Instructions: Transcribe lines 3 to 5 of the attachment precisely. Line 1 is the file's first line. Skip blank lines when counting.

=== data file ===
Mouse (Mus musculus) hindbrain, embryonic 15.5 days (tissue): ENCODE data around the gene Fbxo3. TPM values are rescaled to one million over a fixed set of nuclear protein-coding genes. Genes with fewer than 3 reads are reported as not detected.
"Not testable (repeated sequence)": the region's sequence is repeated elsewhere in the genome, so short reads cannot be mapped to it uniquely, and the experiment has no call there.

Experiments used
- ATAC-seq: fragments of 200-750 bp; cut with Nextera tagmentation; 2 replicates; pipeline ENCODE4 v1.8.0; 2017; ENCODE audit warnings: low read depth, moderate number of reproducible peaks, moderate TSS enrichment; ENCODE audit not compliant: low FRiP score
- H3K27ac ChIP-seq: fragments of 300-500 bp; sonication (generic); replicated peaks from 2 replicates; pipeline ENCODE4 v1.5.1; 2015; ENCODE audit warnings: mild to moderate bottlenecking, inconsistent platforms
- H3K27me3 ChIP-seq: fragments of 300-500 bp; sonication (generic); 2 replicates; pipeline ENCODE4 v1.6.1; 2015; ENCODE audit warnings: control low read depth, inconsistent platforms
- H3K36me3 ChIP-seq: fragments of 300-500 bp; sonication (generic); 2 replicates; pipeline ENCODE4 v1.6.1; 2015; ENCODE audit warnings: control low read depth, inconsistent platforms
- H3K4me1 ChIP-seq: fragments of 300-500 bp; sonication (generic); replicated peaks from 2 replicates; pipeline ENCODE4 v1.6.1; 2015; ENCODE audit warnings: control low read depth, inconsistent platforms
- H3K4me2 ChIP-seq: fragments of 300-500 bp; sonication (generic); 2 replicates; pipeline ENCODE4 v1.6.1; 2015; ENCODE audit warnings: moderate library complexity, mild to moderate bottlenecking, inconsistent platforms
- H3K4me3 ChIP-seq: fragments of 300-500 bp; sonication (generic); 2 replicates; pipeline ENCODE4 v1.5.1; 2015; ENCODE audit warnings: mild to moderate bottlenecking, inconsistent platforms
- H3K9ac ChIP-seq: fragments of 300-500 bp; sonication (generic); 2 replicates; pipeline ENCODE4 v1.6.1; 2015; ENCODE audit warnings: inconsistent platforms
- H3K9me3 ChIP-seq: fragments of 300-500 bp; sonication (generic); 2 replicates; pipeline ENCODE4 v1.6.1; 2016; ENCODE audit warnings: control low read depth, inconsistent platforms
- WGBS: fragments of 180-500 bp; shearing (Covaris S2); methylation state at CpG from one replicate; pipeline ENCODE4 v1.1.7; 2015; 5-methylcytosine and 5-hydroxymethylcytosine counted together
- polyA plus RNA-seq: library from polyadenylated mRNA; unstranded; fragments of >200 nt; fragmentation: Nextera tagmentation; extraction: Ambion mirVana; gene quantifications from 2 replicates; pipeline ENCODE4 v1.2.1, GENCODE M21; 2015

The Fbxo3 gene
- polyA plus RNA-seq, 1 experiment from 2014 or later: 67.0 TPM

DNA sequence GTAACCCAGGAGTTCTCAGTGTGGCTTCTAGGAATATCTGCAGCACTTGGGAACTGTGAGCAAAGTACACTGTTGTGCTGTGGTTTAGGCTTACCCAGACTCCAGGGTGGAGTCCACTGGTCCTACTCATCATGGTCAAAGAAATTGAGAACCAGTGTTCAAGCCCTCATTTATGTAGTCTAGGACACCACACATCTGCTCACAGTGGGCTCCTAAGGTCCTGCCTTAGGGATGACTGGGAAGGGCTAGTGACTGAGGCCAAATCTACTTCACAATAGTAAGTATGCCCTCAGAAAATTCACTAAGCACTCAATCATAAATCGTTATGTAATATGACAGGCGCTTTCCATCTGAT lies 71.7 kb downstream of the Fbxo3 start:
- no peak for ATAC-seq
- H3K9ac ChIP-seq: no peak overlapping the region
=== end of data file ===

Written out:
Experiments used
- ATAC-seq: fragments of 200-750 bp; cut with Nextera tagmentation; 2 replicates; pipeline ENCODE4 v1.8.0; 2017; ENCODE audit warnings: low read depth, moderate number of reproducible peaks, moderate TSS enrichment; ENCODE audit not compliant: low FRiP score
- H3K27ac ChIP-seq: fragments of 300-500 bp; sonication (generic); replicated peaks from 2 replicates; pipeline ENCODE4 v1.5.1; 2015; ENCODE audit warnings: mild to moderate bottlenecking, inconsistent platforms